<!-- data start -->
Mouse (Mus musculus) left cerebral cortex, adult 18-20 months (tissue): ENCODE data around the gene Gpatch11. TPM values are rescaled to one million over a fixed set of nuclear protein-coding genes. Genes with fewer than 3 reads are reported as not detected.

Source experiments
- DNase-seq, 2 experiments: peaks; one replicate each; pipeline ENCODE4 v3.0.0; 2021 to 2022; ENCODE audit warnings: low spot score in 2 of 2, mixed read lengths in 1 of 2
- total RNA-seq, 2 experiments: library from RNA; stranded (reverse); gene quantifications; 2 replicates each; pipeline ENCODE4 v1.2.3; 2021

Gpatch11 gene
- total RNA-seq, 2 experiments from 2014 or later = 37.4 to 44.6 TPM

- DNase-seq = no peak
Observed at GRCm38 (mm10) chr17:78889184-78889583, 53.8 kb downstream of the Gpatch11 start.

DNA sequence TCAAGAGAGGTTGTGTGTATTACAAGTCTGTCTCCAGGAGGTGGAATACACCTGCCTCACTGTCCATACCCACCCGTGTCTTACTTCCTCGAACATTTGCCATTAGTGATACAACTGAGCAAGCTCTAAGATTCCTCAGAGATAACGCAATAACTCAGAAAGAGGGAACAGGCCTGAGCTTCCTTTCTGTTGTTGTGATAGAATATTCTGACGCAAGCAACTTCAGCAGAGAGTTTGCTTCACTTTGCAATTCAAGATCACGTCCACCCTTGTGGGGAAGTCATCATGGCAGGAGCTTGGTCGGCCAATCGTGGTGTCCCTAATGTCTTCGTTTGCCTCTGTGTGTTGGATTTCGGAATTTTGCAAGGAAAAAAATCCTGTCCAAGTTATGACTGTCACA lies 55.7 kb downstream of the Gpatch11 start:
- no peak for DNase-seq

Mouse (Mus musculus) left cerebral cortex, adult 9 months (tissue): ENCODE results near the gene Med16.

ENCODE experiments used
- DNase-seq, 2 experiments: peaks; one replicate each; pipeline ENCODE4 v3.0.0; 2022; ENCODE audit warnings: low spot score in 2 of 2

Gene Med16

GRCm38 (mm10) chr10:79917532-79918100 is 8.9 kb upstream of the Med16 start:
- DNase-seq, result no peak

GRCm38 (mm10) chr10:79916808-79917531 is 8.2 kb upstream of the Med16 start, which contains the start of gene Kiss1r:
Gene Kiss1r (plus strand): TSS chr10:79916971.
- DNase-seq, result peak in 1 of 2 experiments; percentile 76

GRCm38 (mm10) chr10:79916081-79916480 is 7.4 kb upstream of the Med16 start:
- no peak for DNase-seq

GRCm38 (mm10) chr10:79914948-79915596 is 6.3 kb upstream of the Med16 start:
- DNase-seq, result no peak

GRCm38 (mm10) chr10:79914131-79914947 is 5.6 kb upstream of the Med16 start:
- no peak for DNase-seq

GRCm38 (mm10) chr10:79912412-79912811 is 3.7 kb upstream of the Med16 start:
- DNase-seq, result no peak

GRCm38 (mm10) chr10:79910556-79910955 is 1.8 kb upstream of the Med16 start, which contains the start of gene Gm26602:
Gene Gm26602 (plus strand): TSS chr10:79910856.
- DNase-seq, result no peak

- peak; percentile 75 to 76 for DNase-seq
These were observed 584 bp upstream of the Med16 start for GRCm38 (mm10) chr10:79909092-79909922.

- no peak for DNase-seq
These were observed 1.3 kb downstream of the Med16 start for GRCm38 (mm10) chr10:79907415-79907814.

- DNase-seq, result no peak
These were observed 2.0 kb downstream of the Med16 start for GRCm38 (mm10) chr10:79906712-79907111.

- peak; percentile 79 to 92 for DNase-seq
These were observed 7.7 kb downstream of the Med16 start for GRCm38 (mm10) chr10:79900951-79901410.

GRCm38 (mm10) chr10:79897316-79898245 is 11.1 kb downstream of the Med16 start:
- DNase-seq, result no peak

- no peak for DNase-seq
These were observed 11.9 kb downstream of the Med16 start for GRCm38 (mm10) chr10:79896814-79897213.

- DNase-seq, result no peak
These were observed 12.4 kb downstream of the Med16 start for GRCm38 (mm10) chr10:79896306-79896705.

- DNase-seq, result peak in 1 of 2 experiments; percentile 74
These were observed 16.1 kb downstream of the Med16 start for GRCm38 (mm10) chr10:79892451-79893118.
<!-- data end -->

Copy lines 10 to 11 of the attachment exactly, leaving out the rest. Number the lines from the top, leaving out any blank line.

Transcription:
- no peak for DNase-seq

Mouse (Mus musculus) left cerebral cortex, adult 9 months (tissue): ENCODE results near the gene Med16.